hydrocodone/homatropine (Tussigon; Hycodan)
Omudhome Ogbru, PharmD
Omudhome Ogbru, PharmD
Dr. Ogbru received his Doctorate in Pharmacy from the University of the Pacific School of Pharmacy in 1995. He completed a Pharmacy Practice Residency at the University of Arizona/University Medical Center in 1996. He was a Professor of Pharmacy Practice and a Regional Clerkship Coordinator for the University of the Pacific School of Pharmacy from 1996-99.
Medical and Pharmacy Editor:
GENERIC NAME: hydrocodone/homatropine
BRAND NAMES: Tussigon; Hycodan (discontinued in US)
DRUG CLASS AND MECHANISM: Hydrocodone is an opioid narcotic pain-reliever cough suppressant that is similar to codeine, oxycodone, morphine, methadone, fentanyl, and other opioids. Hydrocodone, like other opioids, stimulates receptors on nerves in the brain to increase the threshold to pain (the amount of stimulation it takes to feel pain) and reduce the perception of pain (the perceived importance of the pain). It also works directly on the cough center in the brain to reduce cough.
Homatropine blocks the action of acetylcholine, a chemical (neurotransmitter) that nerves use to communicate. It is added in low doses to discourage deliberate overdoses of hydrocodone. The FDA approved hydrocodone/homatropine in July 1985.
GENERIC AVAILABLE: Yes
PREPARATIONS: Tablet: 5 mg /1.5 mg
STORAGE: Hydrocodone/homatropine should be stored at room temperature, between 15 C to 30 C (59 F to 86 F).
PRESCRIBED FOR: Hydrocodone/homatropine is prescribed for the treatment of cough in adults and in children 6 years of age and older.
DOSING: The dose for adults and children older than 12 years is one tablet (5 mg/1.5 mg) orally every 4 to 6 hours. The maximum dose is 30 mg/9 mg (6 tablets) in 24 hours.
Children 6 to 12 years of age receive a 1/2 tablet (2.5 mg/0.75 mg) every 4 to 6 hours not to exceed 3 tablets (15 mg/4.5 mg)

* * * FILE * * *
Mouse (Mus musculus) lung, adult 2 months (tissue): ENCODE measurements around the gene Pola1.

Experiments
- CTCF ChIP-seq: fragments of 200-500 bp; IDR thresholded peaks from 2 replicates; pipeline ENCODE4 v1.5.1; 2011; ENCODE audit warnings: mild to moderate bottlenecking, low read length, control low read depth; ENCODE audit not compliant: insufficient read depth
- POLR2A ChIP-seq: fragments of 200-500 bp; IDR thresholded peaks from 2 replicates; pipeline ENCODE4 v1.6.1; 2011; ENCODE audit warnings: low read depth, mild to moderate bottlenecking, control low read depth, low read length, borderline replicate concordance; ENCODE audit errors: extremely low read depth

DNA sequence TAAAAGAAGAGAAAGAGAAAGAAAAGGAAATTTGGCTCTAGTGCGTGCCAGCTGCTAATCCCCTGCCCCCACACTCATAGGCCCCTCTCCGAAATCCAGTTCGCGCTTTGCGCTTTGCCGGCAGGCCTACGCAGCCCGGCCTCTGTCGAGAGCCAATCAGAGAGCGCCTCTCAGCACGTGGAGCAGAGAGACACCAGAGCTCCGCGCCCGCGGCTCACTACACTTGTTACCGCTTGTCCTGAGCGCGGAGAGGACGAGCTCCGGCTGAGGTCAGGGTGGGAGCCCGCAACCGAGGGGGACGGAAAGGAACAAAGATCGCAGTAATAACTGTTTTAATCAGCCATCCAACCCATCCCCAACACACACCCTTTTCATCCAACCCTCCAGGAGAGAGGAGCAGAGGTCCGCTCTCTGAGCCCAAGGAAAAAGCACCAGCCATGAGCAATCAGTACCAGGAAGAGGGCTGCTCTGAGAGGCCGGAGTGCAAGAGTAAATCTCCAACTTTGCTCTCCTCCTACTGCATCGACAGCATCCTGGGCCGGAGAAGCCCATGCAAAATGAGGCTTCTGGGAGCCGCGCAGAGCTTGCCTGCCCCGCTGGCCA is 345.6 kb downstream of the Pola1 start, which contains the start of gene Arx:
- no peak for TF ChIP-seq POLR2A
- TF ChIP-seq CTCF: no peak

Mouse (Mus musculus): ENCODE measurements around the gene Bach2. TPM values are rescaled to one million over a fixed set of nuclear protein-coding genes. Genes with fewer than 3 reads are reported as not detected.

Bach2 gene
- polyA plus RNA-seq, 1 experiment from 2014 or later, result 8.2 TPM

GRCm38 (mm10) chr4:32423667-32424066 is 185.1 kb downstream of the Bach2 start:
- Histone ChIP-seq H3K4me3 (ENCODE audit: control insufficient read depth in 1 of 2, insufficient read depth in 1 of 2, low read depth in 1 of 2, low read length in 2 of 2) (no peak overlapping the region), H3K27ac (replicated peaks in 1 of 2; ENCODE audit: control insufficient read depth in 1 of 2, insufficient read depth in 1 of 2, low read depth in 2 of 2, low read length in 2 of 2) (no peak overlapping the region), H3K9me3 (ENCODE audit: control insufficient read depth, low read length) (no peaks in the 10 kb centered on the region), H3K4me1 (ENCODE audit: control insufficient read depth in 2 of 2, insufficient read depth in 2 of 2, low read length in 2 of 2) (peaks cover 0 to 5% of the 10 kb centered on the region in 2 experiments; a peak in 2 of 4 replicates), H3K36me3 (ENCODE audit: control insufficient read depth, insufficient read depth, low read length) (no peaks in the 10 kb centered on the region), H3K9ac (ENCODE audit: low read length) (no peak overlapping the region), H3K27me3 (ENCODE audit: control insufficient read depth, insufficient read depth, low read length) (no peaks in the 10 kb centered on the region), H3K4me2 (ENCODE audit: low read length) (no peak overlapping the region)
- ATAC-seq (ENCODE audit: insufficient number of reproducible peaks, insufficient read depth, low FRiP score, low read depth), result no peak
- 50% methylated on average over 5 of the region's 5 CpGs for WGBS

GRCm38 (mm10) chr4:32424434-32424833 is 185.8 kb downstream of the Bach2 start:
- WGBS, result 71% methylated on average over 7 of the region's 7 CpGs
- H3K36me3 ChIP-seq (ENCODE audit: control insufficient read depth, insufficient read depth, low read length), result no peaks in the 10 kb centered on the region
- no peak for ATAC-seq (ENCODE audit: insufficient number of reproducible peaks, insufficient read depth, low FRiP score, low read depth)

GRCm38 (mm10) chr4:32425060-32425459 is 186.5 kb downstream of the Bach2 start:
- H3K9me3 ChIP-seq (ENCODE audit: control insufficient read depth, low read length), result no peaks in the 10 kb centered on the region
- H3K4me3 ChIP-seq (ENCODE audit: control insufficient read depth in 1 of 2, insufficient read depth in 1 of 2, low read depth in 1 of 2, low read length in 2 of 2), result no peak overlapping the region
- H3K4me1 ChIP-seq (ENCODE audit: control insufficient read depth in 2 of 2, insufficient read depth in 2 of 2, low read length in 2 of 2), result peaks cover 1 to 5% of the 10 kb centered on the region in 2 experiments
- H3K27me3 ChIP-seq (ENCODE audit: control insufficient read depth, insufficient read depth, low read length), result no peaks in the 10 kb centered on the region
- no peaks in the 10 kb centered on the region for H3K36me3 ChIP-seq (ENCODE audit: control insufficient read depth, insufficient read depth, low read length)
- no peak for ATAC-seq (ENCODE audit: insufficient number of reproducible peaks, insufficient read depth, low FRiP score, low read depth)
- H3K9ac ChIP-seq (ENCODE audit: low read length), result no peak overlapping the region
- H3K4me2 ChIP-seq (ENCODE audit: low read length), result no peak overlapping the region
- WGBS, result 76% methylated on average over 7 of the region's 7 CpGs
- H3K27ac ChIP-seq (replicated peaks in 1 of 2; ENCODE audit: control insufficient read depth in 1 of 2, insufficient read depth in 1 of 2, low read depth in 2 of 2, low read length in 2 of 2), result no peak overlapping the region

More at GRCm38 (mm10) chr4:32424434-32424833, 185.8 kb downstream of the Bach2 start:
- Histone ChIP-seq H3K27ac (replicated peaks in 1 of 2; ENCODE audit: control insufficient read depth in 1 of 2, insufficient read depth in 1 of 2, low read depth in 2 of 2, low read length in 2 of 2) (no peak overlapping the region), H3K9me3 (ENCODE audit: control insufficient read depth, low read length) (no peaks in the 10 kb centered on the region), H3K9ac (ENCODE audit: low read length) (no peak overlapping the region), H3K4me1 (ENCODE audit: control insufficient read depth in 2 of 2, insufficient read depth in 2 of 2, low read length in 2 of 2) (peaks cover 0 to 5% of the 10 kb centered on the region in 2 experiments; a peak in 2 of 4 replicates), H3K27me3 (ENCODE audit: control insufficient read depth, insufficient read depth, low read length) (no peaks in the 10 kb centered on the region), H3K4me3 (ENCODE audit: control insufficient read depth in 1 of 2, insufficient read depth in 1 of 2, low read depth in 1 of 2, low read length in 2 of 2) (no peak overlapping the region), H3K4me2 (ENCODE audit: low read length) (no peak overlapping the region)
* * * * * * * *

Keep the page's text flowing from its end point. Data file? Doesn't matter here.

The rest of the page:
DRUG INTERACTIONS: Combining alcohol and other sedatives with hydrocodone can lead to increased sedation and even cause confusion. Hydrocodone should not be taken with any of the monoamine oxidase inhibitor (MAOI) class of antidepressants, for example, isocarboxazid (Marplan), phenelzine (Nardil), tranylcypromine (Parnate), selegiline (Eldepryl), and procarba-zine (Matulane) or other drugs that inhibit monoamine oxidase, for example, linezolid (Zyvox). Such combinations may lead to confusion, high blood pressure, tremor, hyperactivity, coma, and death. Hydrocodone should not be administered within 14 days of stopping an MAOI.
PREGNANCY: There are no adequate studies of hydrocodone in regnant women.
NURSING MOTHERS: Hydrocodone is excreted in breast milk, and, therefore, should be used cautiously by nursing mothers.
SIDE EFFECTS: The most frequent adverse reactions include lightheadedness, dizziness, sedation, nausea, and vomiting. Other side effects include drowsiness, constipation, and spasm of the ureter, which can lead to difficulty in urinating. Hydrocodone can impair thinking and the physical abilities required for driving or operating machinery. Hydrocodone can depress breathing, and should be used with caution in elderly, debilitated patients, and in patients with serious lung disease. Hydrocodone is habit forming. Mental and physical dependence can occur when used long-term.
Homatropine can increase pressure inside the eye and this is dangerous for those with glaucoma.
REFERENCE: FDA Prescribing Information.
Last Editorial Review: 4/17/2014
Report Problems to the Food and Drug Administration
You are encouraged to report negative side effects of prescription drugs to the FDA. Visit the FDA MedWatch website or call 1-800-FDA-1088.
Need help identifying pills and medications?
Back to Medications Index